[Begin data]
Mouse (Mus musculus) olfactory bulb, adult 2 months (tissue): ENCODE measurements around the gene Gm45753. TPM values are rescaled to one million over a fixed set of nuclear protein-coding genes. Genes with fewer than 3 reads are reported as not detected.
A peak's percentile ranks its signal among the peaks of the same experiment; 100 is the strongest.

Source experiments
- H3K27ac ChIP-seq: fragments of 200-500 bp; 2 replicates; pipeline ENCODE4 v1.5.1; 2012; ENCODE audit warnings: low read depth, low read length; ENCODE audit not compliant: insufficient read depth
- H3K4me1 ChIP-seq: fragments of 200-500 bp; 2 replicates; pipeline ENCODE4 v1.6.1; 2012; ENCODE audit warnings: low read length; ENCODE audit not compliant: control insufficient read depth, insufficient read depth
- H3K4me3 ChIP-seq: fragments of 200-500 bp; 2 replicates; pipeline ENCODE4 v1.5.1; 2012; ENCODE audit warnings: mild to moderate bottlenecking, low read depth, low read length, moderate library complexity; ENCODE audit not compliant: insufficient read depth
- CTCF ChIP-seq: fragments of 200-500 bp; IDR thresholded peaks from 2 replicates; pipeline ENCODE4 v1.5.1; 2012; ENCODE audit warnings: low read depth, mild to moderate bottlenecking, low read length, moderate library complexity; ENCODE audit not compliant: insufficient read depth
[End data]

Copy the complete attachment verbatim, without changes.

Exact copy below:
Mouse (Mus musculus) olfactory bulb, adult 2 months (tissue): ENCODE measurements around the gene Gm45753. TPM values are rescaled to one million over a fixed set of nuclear protein-coding genes. Genes with fewer than 3 reads are reported as not detected.
A peak's percentile ranks its signal among the peaks of the same experiment; 100 is the strongest.

Source experiments
- H3K27ac ChIP-seq: fragments of 200-500 bp; 2 replicates; pipeline ENCODE4 v1.5.1; 2012; ENCODE audit warnings: low read depth, low read length; ENCODE audit not compliant: insufficient read depth
- H3K4me1 ChIP-seq: fragments of 200-500 bp; 2 replicates; pipeline ENCODE4 v1.6.1; 2012; ENCODE audit warnings: low read length; ENCODE audit not compliant: control insufficient read depth, insufficient read depth
- H3K4me3 ChIP-seq: fragments of 200-500 bp; 2 replicates; pipeline ENCODE4 v1.5.1; 2012; ENCODE audit warnings: mild to moderate bottlenecking, low read depth, low read length, moderate library complexity; ENCODE audit not compliant: insufficient read depth
- CTCF ChIP-seq: fragments of 200-500 bp; IDR thresholded peaks from 2 replicates; pipeline ENCODE4 v1.5.1; 2012; ENCODE audit warnings: low read depth, mild to moderate bottlenecking, low read length, moderate library complexity; ENCODE audit not compliant: insufficient read depth